|One sure method for capturing an accurate likeness: the grid system |
and laying out the initial drawing by noting strategic points.
|Adjusting the reference photo to fit the size of|
the canvas. A 9" x 11" traced study ready to transfer
to an 18 x 24" canvas.
This portrait I see done cleanly, but as I paint, my opinion constantly changes as the painting develops, so don't hold me to neat. I did decide to definitely paint him with an open lip smile--which I feel is more expressive of a young boy feeling full of himself and crowing about it.
The lines of the background interest me a lot. The way I cropped the reference photo solidly ties the background with the subject and does keep viewers' eyes on the canvas. It is a back lighted photograph, which is not great for portraits, so how I'm going tosolve that issue is still up in the air. The reference photograph was taken in the shade of a canope with natural light behind the subject. My photographic error was not employing the flash, but the boys movements were fast and spontaneous, so there really was no time to fool around with camera settings--another error: not presetting the camera for the snapshot situation a head of time.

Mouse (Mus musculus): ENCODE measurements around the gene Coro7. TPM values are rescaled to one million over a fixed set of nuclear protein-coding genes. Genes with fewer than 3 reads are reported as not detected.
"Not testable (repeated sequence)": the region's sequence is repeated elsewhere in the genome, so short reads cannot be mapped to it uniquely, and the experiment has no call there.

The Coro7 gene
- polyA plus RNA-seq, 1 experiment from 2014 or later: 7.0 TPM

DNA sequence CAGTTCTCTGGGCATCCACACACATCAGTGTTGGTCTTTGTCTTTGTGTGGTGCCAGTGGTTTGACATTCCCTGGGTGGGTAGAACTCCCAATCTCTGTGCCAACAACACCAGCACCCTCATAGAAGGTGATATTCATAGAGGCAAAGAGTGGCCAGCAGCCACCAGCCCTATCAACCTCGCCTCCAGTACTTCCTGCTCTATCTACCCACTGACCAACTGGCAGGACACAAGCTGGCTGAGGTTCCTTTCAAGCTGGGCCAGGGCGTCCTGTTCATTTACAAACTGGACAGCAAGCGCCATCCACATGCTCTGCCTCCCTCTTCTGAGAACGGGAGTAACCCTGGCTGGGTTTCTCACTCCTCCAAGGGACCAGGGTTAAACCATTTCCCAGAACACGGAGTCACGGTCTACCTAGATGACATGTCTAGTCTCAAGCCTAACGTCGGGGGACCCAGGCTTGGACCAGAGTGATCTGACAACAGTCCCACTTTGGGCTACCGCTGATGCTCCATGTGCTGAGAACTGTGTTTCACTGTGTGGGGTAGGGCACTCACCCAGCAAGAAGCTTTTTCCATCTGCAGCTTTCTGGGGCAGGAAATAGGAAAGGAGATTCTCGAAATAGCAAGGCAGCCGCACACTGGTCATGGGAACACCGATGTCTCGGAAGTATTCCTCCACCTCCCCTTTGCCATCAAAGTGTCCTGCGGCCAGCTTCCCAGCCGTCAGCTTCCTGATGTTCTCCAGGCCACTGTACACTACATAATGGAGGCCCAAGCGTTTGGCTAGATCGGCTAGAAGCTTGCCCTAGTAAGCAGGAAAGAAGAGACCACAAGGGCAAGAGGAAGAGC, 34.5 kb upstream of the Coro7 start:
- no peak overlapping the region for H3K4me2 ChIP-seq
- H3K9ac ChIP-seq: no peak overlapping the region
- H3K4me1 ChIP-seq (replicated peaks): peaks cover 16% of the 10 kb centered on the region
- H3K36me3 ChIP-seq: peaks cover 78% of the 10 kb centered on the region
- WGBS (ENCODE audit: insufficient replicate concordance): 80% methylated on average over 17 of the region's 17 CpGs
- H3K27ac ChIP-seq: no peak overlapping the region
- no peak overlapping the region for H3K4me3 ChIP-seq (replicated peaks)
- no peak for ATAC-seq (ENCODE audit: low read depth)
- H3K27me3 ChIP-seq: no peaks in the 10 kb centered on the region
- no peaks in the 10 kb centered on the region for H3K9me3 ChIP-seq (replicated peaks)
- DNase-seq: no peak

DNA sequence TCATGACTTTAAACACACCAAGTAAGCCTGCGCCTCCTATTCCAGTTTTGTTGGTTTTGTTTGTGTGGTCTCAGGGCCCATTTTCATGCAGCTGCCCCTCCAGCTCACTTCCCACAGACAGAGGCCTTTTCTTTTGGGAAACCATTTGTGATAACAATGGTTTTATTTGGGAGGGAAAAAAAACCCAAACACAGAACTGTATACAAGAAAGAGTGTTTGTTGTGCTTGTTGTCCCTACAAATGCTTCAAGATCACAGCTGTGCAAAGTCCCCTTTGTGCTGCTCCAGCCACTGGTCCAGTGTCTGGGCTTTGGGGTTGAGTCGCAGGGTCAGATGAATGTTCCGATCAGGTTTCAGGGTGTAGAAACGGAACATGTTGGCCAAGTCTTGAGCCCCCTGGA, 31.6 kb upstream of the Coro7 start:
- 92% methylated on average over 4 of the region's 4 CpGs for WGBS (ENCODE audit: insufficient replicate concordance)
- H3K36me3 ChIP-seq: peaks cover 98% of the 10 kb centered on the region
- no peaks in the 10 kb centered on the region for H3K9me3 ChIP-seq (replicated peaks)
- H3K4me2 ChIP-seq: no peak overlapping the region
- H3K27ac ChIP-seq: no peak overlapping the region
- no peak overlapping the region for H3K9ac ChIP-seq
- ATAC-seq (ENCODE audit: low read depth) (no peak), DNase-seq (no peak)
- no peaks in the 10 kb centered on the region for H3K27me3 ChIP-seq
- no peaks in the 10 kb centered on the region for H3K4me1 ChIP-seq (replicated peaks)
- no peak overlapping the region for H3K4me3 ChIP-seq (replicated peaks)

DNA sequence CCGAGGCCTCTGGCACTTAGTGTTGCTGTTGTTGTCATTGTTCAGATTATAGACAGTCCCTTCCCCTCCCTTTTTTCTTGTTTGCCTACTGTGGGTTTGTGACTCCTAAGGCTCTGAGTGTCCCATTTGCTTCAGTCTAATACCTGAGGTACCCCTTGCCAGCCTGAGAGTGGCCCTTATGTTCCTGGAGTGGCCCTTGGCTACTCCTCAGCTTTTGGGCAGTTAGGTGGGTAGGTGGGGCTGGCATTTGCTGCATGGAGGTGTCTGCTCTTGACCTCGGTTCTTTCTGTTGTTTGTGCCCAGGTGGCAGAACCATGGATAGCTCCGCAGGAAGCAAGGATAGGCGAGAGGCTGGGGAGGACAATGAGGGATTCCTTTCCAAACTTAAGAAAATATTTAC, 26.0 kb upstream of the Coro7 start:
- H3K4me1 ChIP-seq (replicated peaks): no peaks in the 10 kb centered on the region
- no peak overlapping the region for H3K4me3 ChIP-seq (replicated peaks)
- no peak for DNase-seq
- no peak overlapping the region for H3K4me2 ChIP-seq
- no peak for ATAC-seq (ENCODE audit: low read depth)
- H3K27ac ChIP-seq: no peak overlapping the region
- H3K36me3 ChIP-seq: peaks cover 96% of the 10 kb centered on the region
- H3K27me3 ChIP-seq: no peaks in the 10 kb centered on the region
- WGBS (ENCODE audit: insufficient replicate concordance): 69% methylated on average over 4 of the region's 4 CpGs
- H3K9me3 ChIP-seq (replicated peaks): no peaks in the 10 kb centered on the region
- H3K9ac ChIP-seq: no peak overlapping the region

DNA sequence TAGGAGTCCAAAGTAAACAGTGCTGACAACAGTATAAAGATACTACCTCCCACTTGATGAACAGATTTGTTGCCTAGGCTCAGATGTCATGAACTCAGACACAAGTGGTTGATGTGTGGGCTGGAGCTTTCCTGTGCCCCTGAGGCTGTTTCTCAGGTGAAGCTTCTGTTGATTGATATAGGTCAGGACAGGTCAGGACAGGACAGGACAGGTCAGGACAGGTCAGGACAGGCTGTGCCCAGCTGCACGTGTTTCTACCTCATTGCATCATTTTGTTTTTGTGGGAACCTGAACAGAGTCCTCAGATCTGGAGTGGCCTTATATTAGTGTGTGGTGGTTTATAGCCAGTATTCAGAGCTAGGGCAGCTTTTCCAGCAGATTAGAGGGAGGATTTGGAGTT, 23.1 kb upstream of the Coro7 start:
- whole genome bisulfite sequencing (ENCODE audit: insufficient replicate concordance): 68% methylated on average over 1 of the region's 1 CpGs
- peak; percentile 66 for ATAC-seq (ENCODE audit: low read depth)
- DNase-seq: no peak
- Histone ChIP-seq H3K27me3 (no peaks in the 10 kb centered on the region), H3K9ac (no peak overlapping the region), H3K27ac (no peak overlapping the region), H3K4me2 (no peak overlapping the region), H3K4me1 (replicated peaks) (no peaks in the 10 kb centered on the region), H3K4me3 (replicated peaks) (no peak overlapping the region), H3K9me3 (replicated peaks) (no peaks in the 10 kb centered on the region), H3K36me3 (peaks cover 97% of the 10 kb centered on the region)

NOTE: I have edited this post since first publishing. Feedback was I was embarrassed about using the grid, dot-to-dot method to start a painting. I am not. The method is excellent when resizing is necessary and when there's a tricky drawing challenge--like a head tilted downward as well as turned slightly upward--also for when a figure is in a foreshortened pose. The method saves time and insures an accurate likeness.